faculty spotlight

Ching-Yao Lai, Assistant Professor of Geosciences and Atmospheric and Oceanic Sciences (AOS)

Research Summary:  Lai studies fundamental questions in fluid dynamics, climate science, and geophysics by integrating physical and machine-learned models with both experimental and observational data. Her research addresses challenges facing the world, such as advancing our scientific knowledge of ice dynamics under climate change.  Lai uses mathematical models, experiments, simulations, and machine learning tools to study the complex interactions between fluids and elasticity and their interfacial dynamics, such as multiphase flows, flows in deformable structures, and cracks. In particular, her recent work combines deep-learning and physics-based models to predict the disintegration of ice shelves in a warming climate.

Group: Lai Research Group

 

Yao Lai, Assistant Professor of Geosciences
Assistant Professor Ching-Yao Lai

Biography: Ching-Yao Lai is an Assistant Professor jointly appointed in Geoscience (GEO) and Atmospheric and Oceanic Sciences (AOS). She is also an Associated Faculty of the High Meadows Environmental Institute (HMEI) and Affiliated Faculty of the Program in Statistics and Machine Learning (SML) at Princeton University. Yao did her undergraduate study (2013) in Physics at National Taiwan University, Ph.D. (2018) in Mechanical and Aerospace Engineering (MAE) at Princeton University, and postdoctoral research in earth science at Lamont Earth Observatory at Columbia University. She grew up in Taiwan.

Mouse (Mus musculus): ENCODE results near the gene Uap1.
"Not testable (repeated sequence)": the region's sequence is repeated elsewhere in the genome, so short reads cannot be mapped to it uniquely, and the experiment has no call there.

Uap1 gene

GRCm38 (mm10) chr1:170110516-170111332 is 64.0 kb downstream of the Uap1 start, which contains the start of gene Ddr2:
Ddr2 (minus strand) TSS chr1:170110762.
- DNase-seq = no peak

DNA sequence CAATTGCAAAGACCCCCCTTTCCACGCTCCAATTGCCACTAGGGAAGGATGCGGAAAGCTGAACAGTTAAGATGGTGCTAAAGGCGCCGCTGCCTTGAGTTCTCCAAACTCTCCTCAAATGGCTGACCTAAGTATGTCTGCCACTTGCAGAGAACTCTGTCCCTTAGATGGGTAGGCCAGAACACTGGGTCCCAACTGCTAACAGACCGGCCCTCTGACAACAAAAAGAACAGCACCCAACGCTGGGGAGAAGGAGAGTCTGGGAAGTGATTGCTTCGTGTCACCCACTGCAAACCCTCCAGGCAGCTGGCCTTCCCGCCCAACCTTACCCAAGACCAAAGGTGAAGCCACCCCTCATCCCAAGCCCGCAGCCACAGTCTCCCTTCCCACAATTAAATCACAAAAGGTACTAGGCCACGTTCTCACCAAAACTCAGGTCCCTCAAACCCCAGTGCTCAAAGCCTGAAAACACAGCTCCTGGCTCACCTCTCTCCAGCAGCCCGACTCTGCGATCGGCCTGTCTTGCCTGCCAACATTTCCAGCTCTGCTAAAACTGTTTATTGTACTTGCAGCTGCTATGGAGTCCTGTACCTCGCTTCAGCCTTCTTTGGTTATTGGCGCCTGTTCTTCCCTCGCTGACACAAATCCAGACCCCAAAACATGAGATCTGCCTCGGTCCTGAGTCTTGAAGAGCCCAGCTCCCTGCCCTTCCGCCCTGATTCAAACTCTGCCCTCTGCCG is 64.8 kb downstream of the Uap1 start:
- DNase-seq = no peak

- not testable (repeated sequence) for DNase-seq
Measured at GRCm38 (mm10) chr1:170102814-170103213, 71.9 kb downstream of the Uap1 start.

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More recent articles

Tuesday, Aug 17, 2021
As the North Pole, the Arctic Ocean and the surrounding Arctic land warm rapidly, scientists are racing to understand the warming’s effects on Arctic ecosystems. (Farmer, Sigman mention)
Tuesday, Aug 10, 2021
The soaring temperatures and raging fires, say experts including Profs. Michael Oppenheimer and Gabe Vecchi, point inexorably to the impact of human-caused global climate change.
Monday, Aug 9, 2021
by Bess Ward, Department of Geosciences Chair
As the second summer of the COVID-19 pandemic nears its end, we are looking forward to a return to campus in the Fall semester.
Thursday, Aug 5, 2021

With great sadness, the Department of Geosciences has learned of the passing of former Harry Hess Faculty Fellow Dr. Chris Hartnady and wife, Rowena Hay.

Wednesday, Jul 28, 2021
Sunlight in, reflected and emitted energy out. That’s the fundamental energy balance sheet for our planet. If Earth’s clouds, oceans, ice caps and land surfaces send as much energy back up to space as the sun shines down on us, then our planet maintains equilibrium.

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